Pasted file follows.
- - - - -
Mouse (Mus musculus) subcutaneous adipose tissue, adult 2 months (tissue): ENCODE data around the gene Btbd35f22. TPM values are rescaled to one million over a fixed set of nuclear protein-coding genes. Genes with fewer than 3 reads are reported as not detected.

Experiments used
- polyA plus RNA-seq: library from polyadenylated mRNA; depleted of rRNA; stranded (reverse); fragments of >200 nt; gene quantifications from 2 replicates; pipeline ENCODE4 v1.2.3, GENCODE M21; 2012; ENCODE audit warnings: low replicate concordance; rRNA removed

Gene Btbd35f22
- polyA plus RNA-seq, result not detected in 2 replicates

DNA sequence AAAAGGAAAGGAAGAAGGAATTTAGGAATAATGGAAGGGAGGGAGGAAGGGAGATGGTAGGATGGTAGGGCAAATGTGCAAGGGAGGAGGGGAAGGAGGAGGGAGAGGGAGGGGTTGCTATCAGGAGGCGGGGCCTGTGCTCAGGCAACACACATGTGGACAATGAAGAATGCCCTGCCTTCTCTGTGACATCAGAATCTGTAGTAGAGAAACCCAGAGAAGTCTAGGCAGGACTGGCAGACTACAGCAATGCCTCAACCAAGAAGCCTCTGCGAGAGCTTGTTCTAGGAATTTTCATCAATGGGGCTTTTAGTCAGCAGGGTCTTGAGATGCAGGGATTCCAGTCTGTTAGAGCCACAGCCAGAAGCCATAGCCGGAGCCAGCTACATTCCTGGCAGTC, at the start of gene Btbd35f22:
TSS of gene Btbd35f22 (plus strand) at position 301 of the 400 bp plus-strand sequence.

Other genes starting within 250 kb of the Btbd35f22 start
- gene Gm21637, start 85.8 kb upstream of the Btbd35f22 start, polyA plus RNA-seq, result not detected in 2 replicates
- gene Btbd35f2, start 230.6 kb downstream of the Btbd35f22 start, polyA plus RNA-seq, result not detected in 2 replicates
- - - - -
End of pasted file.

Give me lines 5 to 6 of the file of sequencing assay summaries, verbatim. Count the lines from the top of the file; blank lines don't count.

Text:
- polyA plus RNA-seq, result not detected in 2 replicates

DNA sequence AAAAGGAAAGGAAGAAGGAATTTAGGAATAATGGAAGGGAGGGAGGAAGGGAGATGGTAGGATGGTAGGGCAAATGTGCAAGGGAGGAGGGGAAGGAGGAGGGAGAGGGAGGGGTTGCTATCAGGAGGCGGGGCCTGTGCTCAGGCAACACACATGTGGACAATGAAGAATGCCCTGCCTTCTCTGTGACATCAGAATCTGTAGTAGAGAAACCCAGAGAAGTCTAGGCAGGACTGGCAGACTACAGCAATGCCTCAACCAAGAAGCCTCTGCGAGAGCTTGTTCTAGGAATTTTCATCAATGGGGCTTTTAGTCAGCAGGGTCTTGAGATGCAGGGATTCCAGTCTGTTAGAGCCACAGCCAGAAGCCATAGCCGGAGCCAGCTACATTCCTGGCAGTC, at the start of gene Btbd35f22: